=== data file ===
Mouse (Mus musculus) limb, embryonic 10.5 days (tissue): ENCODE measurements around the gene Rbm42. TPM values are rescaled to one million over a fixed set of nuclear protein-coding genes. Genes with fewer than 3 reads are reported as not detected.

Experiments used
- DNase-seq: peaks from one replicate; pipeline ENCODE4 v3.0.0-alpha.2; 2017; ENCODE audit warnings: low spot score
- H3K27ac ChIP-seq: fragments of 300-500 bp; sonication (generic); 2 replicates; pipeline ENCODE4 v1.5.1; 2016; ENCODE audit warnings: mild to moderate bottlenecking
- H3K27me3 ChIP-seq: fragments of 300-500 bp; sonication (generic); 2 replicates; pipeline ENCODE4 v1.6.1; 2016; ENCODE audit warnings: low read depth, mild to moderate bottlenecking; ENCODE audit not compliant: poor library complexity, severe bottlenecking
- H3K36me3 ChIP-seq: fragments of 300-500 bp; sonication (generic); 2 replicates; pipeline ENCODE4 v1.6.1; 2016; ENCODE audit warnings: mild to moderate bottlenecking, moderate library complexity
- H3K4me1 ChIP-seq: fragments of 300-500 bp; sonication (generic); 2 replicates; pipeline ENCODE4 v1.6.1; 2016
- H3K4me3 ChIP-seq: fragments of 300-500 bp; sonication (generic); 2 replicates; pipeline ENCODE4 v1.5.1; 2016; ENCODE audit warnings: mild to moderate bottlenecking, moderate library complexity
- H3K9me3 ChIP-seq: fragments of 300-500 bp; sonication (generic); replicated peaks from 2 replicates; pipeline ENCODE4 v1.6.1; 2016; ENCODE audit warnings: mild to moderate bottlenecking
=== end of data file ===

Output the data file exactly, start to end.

Mouse (Mus musculus) limb, embryonic 10.5 days (tissue): ENCODE measurements around the gene Rbm42. TPM values are rescaled to one million over a fixed set of nuclear protein-coding genes. Genes with fewer than 3 reads are reported as not detected.

Experiments used
- DNase-seq: peaks from one replicate; pipeline ENCODE4 v3.0.0-alpha.2; 2017; ENCODE audit warnings: low spot score
- H3K27ac ChIP-seq: fragments of 300-500 bp; sonication (generic); 2 replicates; pipeline ENCODE4 v1.5.1; 2016; ENCODE audit warnings: mild to moderate bottlenecking
- H3K27me3 ChIP-seq: fragments of 300-500 bp; sonication (generic); 2 replicates; pipeline ENCODE4 v1.6.1; 2016; ENCODE audit warnings: low read depth, mild to moderate bottlenecking; ENCODE audit not compliant: poor library complexity, severe bottlenecking
- H3K36me3 ChIP-seq: fragments of 300-500 bp; sonication (generic); 2 replicates; pipeline ENCODE4 v1.6.1; 2016; ENCODE audit warnings: mild to moderate bottlenecking, moderate library complexity
- H3K4me1 ChIP-seq: fragments of 300-500 bp; sonication (generic); 2 replicates; pipeline ENCODE4 v1.6.1; 2016
- H3K4me3 ChIP-seq: fragments of 300-500 bp; sonication (generic); 2 replicates; pipeline ENCODE4 v1.5.1; 2016; ENCODE audit warnings: mild to moderate bottlenecking, moderate library complexity
- H3K9me3 ChIP-seq: fragments of 300-500 bp; sonication (generic); replicated peaks from 2 replicates; pipeline ENCODE4 v1.6.1; 2016; ENCODE audit warnings: mild to moderate bottlenecking